Jerry Pinkney on The Little Mermaid

It was half buried in the sand, a bright seashell. Who could help retrieving this lovely  gift of nature. Right away I pressed the shell to my ear and listened. Instantly a haunting song from the sea brought to mind the Little Mermaid. I held it there for awhile, recalling how the Mermaid’s story, since its first publication had taken up space on my list of classic fairytales to adapt. Yet, time and again I had placed it on a back burner in order to work on other projects.


Now, Hans Christian Andersen’s The Little Mermaid has been to me an intriguing yet a daunting story because the original text was far too long. Also it has an old fashioned plot. I found it to be out of step with the notion of these times of free expression. Today’s readers are seeking for their own true paths, and they are blazing new trails.


The heroine in my adaptation of The Little Mermaid is a sea creature with the tail of a fish and an extraordinarily beautiful singing voice. Melody, the name I gave her is very different from her sisters. All living in the Merfolk kingdom are required to sing in the choir. Howbeit Melony has a curious nature. She has an overwhelming need to let her imagination dream and wonder about other worlds beyond the sea.


So I began the process of reimagining the tale using Melody’s desire to explore. She was most often found alone creating imaginary places with an abundance of objects found in the wreckage of sunken ships. Everything changed one day when Melody finds a doll which looked much like her except, the doll which looked like her didn’t have a tail. You and I know that it had legs. This amazing discovery set in motion the little mermaid’s quest for a soulmate, a friend.


And… Yes, like the Andersen text there is her father, the king of Merfolk, her sisters, and the devious, contriving sea witch which makes a bargain with Melody to give up her voice. Lastly there is a fierce battle. A heroic and triumphant Melody regains her beautiful voice that had been stowed inside of a seashell.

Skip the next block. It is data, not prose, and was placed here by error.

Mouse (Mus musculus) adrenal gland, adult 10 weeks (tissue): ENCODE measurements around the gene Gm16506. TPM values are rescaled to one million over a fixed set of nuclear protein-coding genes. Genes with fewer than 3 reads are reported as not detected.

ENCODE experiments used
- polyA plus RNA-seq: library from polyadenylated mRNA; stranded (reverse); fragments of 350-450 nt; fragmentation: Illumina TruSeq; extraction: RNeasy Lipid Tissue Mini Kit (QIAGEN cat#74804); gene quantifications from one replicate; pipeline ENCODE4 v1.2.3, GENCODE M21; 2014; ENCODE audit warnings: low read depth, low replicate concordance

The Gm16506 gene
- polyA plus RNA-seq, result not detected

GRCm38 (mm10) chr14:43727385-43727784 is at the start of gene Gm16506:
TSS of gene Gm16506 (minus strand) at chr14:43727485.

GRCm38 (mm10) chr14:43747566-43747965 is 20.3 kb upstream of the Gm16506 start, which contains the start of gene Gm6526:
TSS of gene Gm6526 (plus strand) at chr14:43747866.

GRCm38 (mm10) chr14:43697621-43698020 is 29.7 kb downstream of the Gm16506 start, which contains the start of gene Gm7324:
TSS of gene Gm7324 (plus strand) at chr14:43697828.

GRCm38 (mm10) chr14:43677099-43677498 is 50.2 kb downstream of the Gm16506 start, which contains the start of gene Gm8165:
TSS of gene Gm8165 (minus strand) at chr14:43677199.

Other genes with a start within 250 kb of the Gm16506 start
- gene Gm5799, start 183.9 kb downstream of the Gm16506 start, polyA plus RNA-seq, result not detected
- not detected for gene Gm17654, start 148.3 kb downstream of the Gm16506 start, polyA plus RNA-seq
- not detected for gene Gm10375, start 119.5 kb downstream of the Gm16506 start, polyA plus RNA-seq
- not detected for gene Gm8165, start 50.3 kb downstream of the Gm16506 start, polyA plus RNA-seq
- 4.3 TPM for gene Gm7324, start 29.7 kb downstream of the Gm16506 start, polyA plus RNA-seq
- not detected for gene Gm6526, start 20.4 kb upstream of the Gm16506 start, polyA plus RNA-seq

And… Yes, Melody does find a soulmate, a friend and companion on land. This bridge of two worlds, water and land for a day become one world. Like the little mermaid’s journey I needed to create my own journey in my book-making practice. First, I created a storyboard, focusing on emotional and dramatic highlights found in Andersen’s

narrative. Then over one hundred and twenty thumbnail sketches, and more then forty detailed concept studies were generated. All were done before tackling the text.


My interest and fascination with The Little Mermaid was also due to its setting, the undersea with all its oddities and spectacular creatures which make the ocean their home. I knew it would be challenging to create images which measure up to the awesomeness found in nature.  My aim was for my art to reflect the overwhelming feeling I always experienced when exploring the unknown. However illustrating this book brought about surprises as well as the joy of finding new discoveries.



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